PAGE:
Toronto area police bust recovers 200 stolen vehicles worth $11 million
A six-month-long investigation involving multiple police forces and agencies resulted in the recovery of 200 stolen vehicles.
Toronto recently noted a spike in car thefts so much so that Toronto City Council asked the province to team up with local police to form a task force. The city saw a 12 per cent increase in stolen vehicles in 2021.
The investigation, which just wrapped up and was called "Project High," resulted in the recovery of over 200 stolen vehicles worth more than $11 million and the arrests of 24 people from Toronto, Montreal, Brampton, Mississauga, Durham Region and Richmond Hill.
The suspects were thought to be involved in a prolific auto theft ring, Peel Regional Police said in a press release on Jan. 27.
A documented increase in motor vehicles being stolen from residents within the Region of Peel and Greater Toronto Area sparked the investigation.
Suspects were thought to force open the driver's door and get access to the vehicle's On Board Diagnostic Port (OBD). Once this was achieved, they utilized key programming devices to program a new aftermarket key fob, police said.
These were not the result of relay thefts, when a car thief uses specialized electronic equipment to sniff out and amplify the communication signals used by your car and its fob, police said.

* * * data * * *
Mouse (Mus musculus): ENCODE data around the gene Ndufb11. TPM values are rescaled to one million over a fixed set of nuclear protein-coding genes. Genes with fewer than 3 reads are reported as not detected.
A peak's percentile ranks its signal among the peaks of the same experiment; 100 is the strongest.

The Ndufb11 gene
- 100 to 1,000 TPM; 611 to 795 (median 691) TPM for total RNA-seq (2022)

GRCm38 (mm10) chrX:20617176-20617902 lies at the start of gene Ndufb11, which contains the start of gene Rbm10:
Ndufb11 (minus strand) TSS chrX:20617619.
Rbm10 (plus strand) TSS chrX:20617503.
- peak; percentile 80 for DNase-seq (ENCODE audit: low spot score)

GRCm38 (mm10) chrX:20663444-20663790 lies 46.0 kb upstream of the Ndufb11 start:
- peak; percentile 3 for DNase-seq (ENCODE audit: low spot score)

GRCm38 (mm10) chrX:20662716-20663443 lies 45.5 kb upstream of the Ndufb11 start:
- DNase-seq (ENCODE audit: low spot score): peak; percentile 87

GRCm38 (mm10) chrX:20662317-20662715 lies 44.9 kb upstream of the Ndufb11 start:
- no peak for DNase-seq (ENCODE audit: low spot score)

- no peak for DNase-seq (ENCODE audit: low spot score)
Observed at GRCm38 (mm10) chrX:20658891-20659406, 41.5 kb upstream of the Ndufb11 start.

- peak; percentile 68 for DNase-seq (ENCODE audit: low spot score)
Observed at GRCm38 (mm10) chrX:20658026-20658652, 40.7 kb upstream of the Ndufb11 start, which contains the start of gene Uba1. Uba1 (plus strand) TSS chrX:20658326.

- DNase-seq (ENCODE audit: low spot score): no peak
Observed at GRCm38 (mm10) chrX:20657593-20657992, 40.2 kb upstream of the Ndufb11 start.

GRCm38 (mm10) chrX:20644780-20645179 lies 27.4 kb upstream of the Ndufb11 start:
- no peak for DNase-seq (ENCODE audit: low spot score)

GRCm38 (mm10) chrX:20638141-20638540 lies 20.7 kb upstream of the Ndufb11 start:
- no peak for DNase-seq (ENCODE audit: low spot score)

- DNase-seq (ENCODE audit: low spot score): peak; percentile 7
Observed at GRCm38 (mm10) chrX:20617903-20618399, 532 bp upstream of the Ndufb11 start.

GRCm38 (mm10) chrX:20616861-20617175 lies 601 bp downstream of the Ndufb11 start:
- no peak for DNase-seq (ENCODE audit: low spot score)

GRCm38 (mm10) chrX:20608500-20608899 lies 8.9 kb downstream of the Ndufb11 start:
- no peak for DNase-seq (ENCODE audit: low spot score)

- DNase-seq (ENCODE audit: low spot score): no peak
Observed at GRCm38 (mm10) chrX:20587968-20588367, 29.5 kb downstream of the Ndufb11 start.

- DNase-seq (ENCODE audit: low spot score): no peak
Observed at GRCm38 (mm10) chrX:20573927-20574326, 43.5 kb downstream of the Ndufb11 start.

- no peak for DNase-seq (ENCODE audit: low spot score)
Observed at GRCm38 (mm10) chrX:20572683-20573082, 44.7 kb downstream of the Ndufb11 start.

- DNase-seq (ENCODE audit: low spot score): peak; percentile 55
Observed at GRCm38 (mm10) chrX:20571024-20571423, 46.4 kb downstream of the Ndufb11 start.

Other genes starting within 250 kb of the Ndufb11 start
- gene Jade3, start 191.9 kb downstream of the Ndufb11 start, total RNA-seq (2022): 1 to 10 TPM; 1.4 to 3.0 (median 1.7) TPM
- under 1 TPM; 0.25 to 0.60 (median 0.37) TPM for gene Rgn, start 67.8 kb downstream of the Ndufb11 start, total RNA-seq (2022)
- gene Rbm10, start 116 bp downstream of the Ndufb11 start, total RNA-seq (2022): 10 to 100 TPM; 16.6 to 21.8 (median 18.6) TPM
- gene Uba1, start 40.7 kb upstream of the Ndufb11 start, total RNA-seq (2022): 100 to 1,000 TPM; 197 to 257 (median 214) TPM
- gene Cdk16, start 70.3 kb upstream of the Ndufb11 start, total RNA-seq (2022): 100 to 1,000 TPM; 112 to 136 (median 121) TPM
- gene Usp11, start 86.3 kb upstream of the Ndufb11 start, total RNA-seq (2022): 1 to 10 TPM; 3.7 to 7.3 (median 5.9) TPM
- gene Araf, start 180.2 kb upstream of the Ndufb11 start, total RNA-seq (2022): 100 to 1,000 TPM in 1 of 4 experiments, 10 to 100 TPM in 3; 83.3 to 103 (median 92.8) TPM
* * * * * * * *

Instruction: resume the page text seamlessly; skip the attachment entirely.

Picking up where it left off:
The thefts were captured on home security from victims and neighbouring residences.
Most of the vehicles targeted were identified as being the most commonly stolen vehicles by Equite Association — Toyota Highlander, Honda CRV, Ford F150, Range Rover, and Lexus SUV models.
Car owners in residential neighbourhoods were thought to be targeted while they slept and the vehicles were then loaded into shipping containers to export them to the United States and multiple West African and Middle Eastern Countries.
"These arrests and seizures are an impressive demonstration of the value of collaboration between the Peel Regional Police, our policing partners, and our community," said Nick Milinovich, Deputy Chief of Investigative and Emergency Services.
"It has resulted in successfully dismantling one of the most prolific organized crime rings in the Greater Toronto Area. The results are unparalleled."
"These crimes have impacted many hard-working citizens in Peel and neighbouring regions affecting our community's well-being," he continued. "While these enforcement efforts do have an impact, it is critical that they are coupled with crime prevention efforts from our communities. Together, we are making a difference."
The vehicles were fraudulently registered in Ontario and sold to unsuspecting automotive dealerships, online dealer platforms and unassuming buyers.
Police identified vehicles that had been exported previously and registered with cloned Vehicle Identification Numbers and further vehicles were recovered throughout the province and North America.
The investigative team was collaboration with investigators from Peel Regional Police, Halton Regional Police, York Regional Police and the Ontario Provincial Police with funding from the Ontario Government, Criminal Intelligence Service Ontario, and included members from Canada Border Services Agency, Mississauga, Port of Montreal – SPVM Police, Equite Association (previously, Insurance Bureau of Canada), Port of Halifax and Halifax Police Service.
On Wednesday, Jan. 19, 2022, members of the investigative team executed nine residential search warrants across Peel, Halton and York Regions resulting in the following:
Peel Regional Police
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